A Husband Committed For Manslaughter

Lloyd’s Weekly Newspaper, on Sunday, 21st October, 1888, carried the following story, which demonstrates just how lightly domestic violence was taken by some Police Courts at the time of the Jack the Ripper atrocities, even when that violence resulted in death:-


“Dr. Macdonald held an inquiry at the Shoreditch Town Hall, yesterday, into the circumstances attending the death of Emily Roberts, aged 43, the wife of a boot finisher, living at 4, Essex Place, Hackney Road, E.

Joseph Roberts, the husband of the deceased, stated that, on the 6th of October, he had a quarrel with his wife and she struck him. He returned the blow, and gave her two black eyes.

From that time she became ill and Dr. Campbell was called in, but, although everything that could be done was done for her, she died on Thursday last.

By the Coroner:- At the time of the quarrel, they were both in drink.


Emily Egling, of 7, Essex Place, Shoreditch, deposed that the deceased was her aunt.

On Sunday, the 7th inst., the deceased came to the witness’s house. She had two black eyes, and witness asked her how she came by them, and she said, “He (meaning her husband) knocked me down and knelt on my stomach, and hit me in the face. The quarrel was all over the cat.”

The witness was aware that the deceased had been in the habit of drinking for the past two or three years, but her husband was also in the habit of doing likewise.


Dr. Robert Inman, of 243, Hackney Road, said that on account of Roberts not being able to pay Dr. Campbell, he (witness) being the parish doctor, was called in. He paid his first visit on Tuesday last, when he found the patient prostrated and restless. The stomach was much swollen and inflammation of the bowels set in.

Witness asked her if anyone had struck her, and she said that on Saturday, the 6th inst., her husband came home drunk and knocked her down, knelt on her stomach, and punched her face and head.

On Monday she felt ill, and on Tuesday had to go to bed.

Witness attended her again the following day and found her dying. He told her that her end was near, and asked her if she had anything to add to her previous statement, and she replied, “No, nothing; It is all true.”

The next day she died from inflammation of the bowels.

In reply to a juror, the witness said that the inflammation would be caused by a man kneeling on her.


After a short deliberation, the jury returned a verdict of “Manslaughter” against Joseph Roberts, the husband, who was then taken into custody by Serjeant Leech, on the coroner’s warrant, and removed to the Kingsland Road Police Station.”.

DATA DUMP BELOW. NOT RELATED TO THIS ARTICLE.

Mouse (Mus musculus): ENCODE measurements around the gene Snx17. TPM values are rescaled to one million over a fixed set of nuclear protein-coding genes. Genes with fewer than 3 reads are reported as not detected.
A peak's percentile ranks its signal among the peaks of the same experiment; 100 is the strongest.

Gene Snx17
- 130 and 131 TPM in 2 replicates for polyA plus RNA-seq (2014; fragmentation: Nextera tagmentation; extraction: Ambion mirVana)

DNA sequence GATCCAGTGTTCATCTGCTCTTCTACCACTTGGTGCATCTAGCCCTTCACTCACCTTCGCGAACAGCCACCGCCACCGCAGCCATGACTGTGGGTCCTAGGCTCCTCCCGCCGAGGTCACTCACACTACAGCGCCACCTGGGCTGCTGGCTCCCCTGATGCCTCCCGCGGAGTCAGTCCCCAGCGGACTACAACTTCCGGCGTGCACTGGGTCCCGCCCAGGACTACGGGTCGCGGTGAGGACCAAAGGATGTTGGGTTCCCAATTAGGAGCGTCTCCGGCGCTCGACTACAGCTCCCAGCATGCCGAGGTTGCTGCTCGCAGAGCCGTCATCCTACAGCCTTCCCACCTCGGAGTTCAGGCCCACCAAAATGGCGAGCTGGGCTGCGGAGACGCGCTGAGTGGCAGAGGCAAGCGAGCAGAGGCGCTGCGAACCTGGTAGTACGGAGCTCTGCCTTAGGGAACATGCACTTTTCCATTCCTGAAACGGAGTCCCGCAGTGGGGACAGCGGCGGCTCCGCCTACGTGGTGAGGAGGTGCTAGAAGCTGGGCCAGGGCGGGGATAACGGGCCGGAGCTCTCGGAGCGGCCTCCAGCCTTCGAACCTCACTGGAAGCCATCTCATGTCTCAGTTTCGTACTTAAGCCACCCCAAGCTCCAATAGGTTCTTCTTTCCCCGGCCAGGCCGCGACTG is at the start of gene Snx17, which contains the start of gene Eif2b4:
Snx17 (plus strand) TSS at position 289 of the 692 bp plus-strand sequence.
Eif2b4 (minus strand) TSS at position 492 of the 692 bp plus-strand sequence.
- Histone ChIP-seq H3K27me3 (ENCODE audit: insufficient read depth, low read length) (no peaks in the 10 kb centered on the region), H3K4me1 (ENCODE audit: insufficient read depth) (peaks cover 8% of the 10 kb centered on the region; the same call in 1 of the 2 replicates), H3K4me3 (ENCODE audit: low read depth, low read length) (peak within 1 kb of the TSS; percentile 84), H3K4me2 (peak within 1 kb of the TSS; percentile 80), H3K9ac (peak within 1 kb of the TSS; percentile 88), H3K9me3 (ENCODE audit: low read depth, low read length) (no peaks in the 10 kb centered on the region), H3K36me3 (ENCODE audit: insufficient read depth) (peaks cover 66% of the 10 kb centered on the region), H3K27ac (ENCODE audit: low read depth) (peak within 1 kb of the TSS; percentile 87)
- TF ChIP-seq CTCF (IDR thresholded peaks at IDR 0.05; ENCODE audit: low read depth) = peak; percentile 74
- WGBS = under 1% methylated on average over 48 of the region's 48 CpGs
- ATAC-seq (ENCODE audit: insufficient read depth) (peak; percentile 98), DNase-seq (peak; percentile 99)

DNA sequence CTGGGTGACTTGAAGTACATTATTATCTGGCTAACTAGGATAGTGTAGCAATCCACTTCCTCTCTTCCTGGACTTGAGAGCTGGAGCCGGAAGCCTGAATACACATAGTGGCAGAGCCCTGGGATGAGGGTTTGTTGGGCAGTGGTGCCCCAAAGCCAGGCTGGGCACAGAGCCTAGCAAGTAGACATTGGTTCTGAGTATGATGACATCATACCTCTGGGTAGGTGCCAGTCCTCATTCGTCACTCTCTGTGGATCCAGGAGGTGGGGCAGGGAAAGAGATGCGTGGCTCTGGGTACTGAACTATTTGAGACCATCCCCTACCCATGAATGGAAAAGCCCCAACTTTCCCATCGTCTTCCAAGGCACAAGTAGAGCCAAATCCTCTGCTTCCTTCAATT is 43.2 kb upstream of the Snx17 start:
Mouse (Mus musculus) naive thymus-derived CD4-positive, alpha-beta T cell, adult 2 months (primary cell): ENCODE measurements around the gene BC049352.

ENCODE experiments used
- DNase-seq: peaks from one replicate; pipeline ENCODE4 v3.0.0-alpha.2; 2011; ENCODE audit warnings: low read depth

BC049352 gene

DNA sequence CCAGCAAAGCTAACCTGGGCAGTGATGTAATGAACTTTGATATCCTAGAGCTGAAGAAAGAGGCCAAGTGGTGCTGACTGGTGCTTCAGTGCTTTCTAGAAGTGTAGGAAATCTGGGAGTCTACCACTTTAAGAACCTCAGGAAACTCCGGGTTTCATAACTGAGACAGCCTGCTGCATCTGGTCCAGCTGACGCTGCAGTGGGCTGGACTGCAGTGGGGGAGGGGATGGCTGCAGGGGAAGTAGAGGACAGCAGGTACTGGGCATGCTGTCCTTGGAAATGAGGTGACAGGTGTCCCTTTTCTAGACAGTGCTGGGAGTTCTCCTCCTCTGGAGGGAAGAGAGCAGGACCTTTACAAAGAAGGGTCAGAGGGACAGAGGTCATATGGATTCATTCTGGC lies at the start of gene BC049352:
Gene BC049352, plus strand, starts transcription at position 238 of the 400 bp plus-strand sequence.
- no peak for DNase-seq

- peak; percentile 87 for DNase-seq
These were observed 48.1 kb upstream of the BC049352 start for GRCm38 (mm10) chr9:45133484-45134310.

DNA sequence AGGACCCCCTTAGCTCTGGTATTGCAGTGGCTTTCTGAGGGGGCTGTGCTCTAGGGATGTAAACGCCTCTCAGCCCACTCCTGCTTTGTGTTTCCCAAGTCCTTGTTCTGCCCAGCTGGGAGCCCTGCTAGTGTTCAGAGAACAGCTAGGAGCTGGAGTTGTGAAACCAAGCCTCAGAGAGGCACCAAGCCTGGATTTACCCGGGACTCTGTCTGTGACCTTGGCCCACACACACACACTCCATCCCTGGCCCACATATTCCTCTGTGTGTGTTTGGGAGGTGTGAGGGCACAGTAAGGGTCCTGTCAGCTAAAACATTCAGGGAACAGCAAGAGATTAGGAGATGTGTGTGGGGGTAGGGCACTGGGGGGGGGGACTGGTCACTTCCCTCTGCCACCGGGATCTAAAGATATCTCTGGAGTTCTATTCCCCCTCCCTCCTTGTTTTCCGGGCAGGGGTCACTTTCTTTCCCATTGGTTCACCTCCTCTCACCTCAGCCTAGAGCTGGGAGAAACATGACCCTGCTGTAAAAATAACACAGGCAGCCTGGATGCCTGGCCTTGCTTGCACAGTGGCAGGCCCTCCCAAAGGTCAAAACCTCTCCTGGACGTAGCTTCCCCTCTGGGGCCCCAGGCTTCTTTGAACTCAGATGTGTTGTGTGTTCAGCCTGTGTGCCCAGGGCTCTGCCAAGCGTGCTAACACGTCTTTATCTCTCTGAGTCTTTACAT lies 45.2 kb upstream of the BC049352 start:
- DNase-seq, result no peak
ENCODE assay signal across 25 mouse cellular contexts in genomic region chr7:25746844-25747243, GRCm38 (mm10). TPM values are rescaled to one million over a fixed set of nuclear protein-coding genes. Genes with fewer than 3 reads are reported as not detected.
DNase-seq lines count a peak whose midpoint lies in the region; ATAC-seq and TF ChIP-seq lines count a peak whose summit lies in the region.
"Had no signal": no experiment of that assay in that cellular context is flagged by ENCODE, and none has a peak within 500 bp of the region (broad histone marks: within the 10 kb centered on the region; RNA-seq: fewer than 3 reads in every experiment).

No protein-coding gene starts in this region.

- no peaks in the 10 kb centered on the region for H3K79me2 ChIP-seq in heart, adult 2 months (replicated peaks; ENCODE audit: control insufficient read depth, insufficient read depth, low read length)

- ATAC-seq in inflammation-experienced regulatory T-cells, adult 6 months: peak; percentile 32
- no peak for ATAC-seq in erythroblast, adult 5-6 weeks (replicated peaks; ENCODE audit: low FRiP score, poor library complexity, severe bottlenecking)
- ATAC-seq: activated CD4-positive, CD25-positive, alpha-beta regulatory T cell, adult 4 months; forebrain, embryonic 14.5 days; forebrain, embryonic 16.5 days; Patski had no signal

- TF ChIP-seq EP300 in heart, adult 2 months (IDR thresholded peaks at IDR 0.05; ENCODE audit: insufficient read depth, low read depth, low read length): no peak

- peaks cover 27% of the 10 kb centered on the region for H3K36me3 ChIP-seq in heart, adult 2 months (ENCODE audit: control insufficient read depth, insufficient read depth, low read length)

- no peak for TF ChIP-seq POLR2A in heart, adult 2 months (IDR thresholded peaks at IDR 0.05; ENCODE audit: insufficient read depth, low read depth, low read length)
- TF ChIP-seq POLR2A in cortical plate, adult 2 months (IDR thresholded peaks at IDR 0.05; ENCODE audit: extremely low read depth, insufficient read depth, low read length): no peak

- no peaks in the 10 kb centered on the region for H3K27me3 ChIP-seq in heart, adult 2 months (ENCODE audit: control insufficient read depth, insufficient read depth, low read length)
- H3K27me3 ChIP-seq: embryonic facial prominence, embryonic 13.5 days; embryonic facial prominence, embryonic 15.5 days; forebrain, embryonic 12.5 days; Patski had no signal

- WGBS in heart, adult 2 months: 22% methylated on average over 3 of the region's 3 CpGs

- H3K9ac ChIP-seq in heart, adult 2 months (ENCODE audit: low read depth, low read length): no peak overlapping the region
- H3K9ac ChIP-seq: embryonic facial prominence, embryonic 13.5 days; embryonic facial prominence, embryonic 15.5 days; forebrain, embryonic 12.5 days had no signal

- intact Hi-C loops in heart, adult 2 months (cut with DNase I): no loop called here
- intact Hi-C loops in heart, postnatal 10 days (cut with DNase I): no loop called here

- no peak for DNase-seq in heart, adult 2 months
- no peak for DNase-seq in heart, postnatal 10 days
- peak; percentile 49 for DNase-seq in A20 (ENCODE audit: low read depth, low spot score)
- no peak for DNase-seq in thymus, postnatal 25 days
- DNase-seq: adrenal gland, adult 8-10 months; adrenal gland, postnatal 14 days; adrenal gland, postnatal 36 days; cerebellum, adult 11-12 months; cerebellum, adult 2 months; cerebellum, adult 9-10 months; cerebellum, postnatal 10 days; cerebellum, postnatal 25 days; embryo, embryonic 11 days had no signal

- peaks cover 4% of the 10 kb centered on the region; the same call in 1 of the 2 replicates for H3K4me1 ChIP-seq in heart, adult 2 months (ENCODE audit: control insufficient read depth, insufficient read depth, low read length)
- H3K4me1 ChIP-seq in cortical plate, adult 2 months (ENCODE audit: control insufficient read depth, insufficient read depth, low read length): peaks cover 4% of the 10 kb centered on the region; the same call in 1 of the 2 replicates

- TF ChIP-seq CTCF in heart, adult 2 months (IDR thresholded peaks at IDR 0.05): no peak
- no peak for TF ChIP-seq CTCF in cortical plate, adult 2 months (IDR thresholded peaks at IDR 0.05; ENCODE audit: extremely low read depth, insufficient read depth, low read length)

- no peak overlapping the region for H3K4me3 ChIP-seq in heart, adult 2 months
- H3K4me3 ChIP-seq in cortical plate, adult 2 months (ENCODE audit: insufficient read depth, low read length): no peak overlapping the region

Later that day, Jospeh Roberts appeared at Worship Street Police Court.

The Hackney and Kingsland Gazette, reported on the proceedings in its edition of Monday, 22nd October, 1888:-

“At Worship Street, Joseph Roberts, 41, boot fitter, of Essex Place, Hackney Road, was charged with the manslaughter of his wife by kicking her in the stomach.

Emily Roberts, daughter of the prisoner, a child of about 12 years old, said that it happened on Monday week last.

Her father and mother quarrelled. She did not know how it began. She was next door at the time. She saw her mother hit her father with her hand and knock him down. He got up and hit her mother and knocked her down.

Witness did not see her father kick her mother.

Her mother got up and went indoors and lay down. No doctor was called then.

Her mother died last Thursday, and she (witness) knew no more.


Police-sergeant 32G said that an inquest had been held that day (Saturday), at which evidence was given that the prisoner had kicked the deceased in the stomach, and that she died from peritonitis in consequence.

A verdict of manslaughter was returned against him in his presence. He was then taken into custody, and said that it was all through the drink. He had knocked her down, but he did not mean to hurt her.

The prisoner was remanded till Tuesday.”


The London Evening Standard, reported on Joseph Roberts next court appearance on Wednesday, 24th October 1888:-

“Joseph Roberts, 41, boot fitter, of Essex Place, Hackney Road, was charged, on remand, with the manslaughter of his wife.

A Coroner’s Jury has returned a verdict of Manslaughter against him.

The evidence given by a little daughter of the Prisoner’s was that the husband and wife quarrelled in the street where they lived on the night of Monday, the 8th; that the wife struck the husband, who fell; and that he, on getting up, returned the blow, and the wife fell, it was said that she was the worse for drink.

She died ten days later.


Other witnesses were examined, but there was an utter absence of evidence of intentional violence, and, after hearing medical evidence, which showed that the Deceased died from peritonitis, Mr. Montagu Williams discharged the Prisoner, who, however, stands committed for trial on the Coroner’s warrant.”


Joseph Roberts had, in fact, already appeared at the Central Criminal Court (The Old Bailey), on Monday, 22nd October, 1888, “charged on the Coroner’s inquisition only with the manslaughter of his wife.”

However, since the Magistrate had not committed him for trial, the prosecution offered no evidence, and a verdict of “Not Guilty” was returned.